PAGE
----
The characterisation is seriously strong, and the prose addictive. The honesty in how Alison thinks and talks is enlightening and refreshing. I believe she is real, and that their are Alisons out there, in the world, not just 1980's New York.
It reads as if she is talkig to you, which it should, but so many one person narrative books don't.
I read this book in 3 sittings, and woke up early before work to finish it. A book hasn't grabbed me like this since I read, Junky, and, Catcher of the rye.
I firmly believe this is better than, Bright lights Big City, and has kicked it's way into my top 3 of all time.
This book is pure skill, unique, and exciting. Yes it is set in the 1980's, but it still feels relevent in today's society.
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on 8 July 2009
I am a huge fan of Jay McInerney - I read this when it first came out and have just read it again for the second time and it is still as good as the first time I read it - very clever and funny/witty I love his observations on life/relationships -
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on 22 December 2012
The superficial and dissipated lifestyle of 1980s New York bohemians and mavericks is told in a taut stream-of-consciousness-like narrative. What sometimes seems like a disturbing picture of a near-constant sex, drugs and alcohol frenzy, the book is also an intimate and touching portrait of its confused and vulnerable protagonists. The author's supreme powers of observation, his ear for the contemporary lingo and his detached style make this a great novel and a must-read!
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on 6 November 2000
I have to say this book is brilliant. Written from Alison's, the main characters' point of view. Its smart, cynical and profoundly sad in parts. Its just so amazing that its written by a man who by the way is the most convincing woman! Alison is spoilt insecure, manipulative, vain and unfortunately damaged in a way rich kids can only be. Not a book to read whilst on public transport unless you get your kicks from laughing uncontrollably in front of total strangers who know that getting on a bus is a surefire way to meet the weirdest of the weird. Buy & Enjoy, I did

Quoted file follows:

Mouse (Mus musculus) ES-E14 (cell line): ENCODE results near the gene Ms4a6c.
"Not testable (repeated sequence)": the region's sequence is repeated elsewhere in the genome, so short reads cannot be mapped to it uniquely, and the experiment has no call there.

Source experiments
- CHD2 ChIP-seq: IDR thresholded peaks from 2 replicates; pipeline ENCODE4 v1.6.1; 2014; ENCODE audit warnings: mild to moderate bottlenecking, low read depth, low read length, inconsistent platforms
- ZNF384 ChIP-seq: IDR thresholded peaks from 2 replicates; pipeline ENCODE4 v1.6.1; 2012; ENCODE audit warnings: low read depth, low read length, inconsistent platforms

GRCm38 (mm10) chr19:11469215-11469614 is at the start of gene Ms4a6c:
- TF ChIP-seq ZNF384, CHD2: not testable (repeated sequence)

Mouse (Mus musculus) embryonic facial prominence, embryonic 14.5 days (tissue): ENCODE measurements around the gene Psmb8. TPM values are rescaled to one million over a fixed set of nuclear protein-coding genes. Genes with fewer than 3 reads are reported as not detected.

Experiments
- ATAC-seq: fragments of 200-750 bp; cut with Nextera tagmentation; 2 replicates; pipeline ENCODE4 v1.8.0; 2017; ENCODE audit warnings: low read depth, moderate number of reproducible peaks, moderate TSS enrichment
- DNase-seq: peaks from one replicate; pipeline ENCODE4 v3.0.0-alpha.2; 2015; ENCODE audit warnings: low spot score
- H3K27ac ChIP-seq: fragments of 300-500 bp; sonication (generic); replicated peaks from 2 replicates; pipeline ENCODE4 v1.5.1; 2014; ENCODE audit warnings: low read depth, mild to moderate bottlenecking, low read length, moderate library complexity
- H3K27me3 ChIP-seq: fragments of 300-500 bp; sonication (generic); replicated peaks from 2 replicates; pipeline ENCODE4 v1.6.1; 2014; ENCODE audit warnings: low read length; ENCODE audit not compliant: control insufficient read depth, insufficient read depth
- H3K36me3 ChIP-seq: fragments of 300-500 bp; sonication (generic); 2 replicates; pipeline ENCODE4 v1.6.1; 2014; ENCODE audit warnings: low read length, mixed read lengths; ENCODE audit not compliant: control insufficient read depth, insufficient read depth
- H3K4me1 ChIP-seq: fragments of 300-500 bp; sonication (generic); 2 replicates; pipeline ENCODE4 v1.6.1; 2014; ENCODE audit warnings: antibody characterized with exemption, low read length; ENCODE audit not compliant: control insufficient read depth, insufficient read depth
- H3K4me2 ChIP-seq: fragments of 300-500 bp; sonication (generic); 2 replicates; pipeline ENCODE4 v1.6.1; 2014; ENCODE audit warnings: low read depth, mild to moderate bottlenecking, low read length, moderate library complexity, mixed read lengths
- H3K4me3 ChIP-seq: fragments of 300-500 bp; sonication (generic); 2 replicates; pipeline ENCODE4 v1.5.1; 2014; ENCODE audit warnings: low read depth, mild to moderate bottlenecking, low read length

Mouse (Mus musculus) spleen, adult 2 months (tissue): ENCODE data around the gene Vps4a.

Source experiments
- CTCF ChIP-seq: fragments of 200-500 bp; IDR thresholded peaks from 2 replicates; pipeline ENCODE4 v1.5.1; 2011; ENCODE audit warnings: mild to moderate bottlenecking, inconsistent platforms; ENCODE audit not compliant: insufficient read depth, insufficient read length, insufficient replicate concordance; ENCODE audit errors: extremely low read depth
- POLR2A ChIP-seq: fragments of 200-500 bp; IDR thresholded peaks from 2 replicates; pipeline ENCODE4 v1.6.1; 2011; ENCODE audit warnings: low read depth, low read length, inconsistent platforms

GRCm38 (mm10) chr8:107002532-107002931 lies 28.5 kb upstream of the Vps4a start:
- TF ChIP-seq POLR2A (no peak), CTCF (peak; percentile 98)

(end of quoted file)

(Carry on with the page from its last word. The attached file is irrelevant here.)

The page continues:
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on 13 October 2012
Touch of the classic 80s comedy Heathers about this one. McInerney gets right under the skin of his character in a slangy but not showy kind of way. The American setting doesn't detract from the universal themes - I grew up in the UK but these types are found everywhere. A great read.
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on 6 May 2006
Once upon a time this kind of book would have hacked me off to extent that I'd want to call the author and scream murder at him. Spoilt rich kids moaning about their problems while poncing around in designer clothes, doing fasionable drugs, and eating at restaurants where a meal costs about the same price as the average working class man's weekly wage, never appealed to me. But I don't know, somehow this book as won me over. There's great parts of this book I can kind of relate to and I can empathise with characters (as rich and as shallow as they are). The great thing though is that no matter what back ground you come from you'll know people who are like these characters. This book is funny and true to life in many parts and I recommend it.
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on 23 January 2013
The narration is extremely funny and the book is very, very enjoyable. I read this while I had the flu and will read it again while in good health. Jay McInerney's best book that I have read to date.